Today we turn our attention to drummer and band leader Art Blakey. Blakey was one of the most powerful and gregarious drummers in jazz, and not many can match his sheer exuberance and communication. However, he is most known for his band, The Jazz Messengers, which he led from the early '50s until his death in 1990.
In that nearly 40-year span, almost every great young jazz musician went through the band. Blakey would hire the best young cats he could find, make them all compose for the band, teach them all he could, and then kick them out to become their own leaders, only to start the process over again. "Jazz University" was what they called the band.
Over the years, The Jazz Messengers amassed a huge amount of original compositions, and each new member of the band was supposed to know them all. Blakey didn't allow the musicians to use sheet music on stage, so when you got the call to join the band you had your work cut out for you!
Brian Lynch is one of the trumpeters who joined the band in the '80s, and a guy I've become friendly with. He told me the story of when he got the call from Blakey. Art told him "be on the next plane to Paris, we have a gig one week from today." Brian spent the next week furiously studying the Messengers' records, trying to learn every song he could. Of course, the first song Art called on his first gig was one he hadn't learned, and Brian had to just hang on and hope for the best! After the gig, Blakey took him aside and told him that better not happen again. How's that for trial by fire?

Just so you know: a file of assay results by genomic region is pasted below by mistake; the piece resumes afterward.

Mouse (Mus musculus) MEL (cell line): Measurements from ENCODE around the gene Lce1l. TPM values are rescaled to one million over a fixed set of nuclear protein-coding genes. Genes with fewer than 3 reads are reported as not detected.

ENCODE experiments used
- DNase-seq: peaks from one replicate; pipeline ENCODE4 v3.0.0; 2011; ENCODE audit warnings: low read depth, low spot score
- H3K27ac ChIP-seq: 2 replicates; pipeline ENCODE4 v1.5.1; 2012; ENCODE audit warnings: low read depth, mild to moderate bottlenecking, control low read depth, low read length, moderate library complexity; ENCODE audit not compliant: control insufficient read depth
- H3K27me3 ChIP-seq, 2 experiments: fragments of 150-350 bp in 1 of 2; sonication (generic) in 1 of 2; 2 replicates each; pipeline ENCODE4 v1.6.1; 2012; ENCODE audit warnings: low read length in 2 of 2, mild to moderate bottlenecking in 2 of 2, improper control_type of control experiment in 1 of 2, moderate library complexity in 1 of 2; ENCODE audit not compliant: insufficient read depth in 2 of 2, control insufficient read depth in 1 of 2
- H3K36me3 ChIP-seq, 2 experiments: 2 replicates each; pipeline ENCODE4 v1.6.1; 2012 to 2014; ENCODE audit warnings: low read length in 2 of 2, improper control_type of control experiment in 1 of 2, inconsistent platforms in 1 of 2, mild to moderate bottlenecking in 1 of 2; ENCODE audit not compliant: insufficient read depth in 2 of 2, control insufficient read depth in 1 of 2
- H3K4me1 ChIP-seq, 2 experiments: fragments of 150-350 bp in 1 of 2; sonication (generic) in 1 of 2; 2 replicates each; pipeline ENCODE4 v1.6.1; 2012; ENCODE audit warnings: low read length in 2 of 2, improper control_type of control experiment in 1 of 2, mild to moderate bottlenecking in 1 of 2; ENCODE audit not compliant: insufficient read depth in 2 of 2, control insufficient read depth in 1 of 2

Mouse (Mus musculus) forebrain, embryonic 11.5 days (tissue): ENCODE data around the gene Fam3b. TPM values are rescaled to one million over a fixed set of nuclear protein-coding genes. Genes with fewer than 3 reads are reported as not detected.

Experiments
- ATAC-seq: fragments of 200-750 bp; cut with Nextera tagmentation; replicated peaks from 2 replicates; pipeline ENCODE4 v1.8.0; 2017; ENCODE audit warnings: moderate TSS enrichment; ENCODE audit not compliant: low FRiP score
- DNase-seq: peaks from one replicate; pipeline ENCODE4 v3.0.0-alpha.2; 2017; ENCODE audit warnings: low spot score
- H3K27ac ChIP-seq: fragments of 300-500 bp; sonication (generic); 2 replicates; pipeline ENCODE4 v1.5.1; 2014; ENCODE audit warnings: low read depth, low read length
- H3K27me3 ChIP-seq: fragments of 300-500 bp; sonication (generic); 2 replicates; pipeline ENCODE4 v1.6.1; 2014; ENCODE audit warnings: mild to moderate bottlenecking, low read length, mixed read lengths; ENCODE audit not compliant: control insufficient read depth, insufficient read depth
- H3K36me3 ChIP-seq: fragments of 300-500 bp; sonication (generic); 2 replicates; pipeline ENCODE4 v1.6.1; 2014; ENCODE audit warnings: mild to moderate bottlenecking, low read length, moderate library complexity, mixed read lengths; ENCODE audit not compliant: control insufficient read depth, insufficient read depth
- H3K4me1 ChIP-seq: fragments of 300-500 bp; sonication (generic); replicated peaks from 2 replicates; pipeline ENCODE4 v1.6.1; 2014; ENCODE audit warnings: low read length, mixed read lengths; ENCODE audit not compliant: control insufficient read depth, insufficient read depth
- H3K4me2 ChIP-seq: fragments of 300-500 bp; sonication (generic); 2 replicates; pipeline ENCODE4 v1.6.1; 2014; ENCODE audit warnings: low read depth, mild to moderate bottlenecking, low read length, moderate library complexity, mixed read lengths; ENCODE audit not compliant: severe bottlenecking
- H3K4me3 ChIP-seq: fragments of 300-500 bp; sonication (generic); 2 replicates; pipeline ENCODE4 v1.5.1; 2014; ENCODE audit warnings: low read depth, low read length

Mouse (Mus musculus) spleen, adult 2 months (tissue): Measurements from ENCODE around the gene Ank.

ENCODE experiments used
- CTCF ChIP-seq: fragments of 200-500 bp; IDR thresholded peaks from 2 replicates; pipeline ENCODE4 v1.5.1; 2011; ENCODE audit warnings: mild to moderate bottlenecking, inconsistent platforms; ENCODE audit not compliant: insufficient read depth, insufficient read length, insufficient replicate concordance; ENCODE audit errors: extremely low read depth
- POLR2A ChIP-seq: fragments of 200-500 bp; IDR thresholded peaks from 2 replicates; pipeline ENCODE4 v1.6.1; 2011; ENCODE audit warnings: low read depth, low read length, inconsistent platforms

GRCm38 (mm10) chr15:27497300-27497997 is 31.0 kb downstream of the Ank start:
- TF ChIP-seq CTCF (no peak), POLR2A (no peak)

Today's song is one of the most famous Jazz Messengers tunes, called "Moanin." This is the quintessential "hard bop" song. Hard bop was an extension of be bop, which we talked about early, that was more muscular and bluesy. You'll see what I mean when you listen to this tune, which was written by pianist Bobby Timmons and features Lee Morgan on trumpet, Benny Golson on tenor sax and Jymie Merritt on bass.
Incidentally, one of my favorite moments in recorded jazz happens on this recording. Listen at the 3:00 mark at the end of Morgan's trumpet solo. He plays a little phrase (called a "lick" in jazz talk), and then Golson starts his solo playing the same lick. This was not planned out; they were both improvising. Morgan didn't know he was going to play that phrase until he played it, and Golson certainly didn't know it was coming. But Golson was listening to what Morgan was playing and answered him, just like in a conversation. Brilliant stuff!
As a bonus, here's a very cool interview with pianist Benny Green about playing with Art. He describes his first time on the bandstand with Art at the drums and how incredibly powerful he was.
So far I've featured classic jazz tunes by the legends of the music. In the next post, we'll focus on one of the hot new faces on the jazz scene and get a taste of what more modern big band music sounds like, courtesy of Darcy James Argue's Secret Society.
Jason Parker is a Seattle-based jazz trumpet player, educator and writer. His band, The Jason Parker Quartet, was hailed by Earshot Jazz as "the next generation of Seattle jazz." Find out more about Jason and his music at jasonparkermusic.com.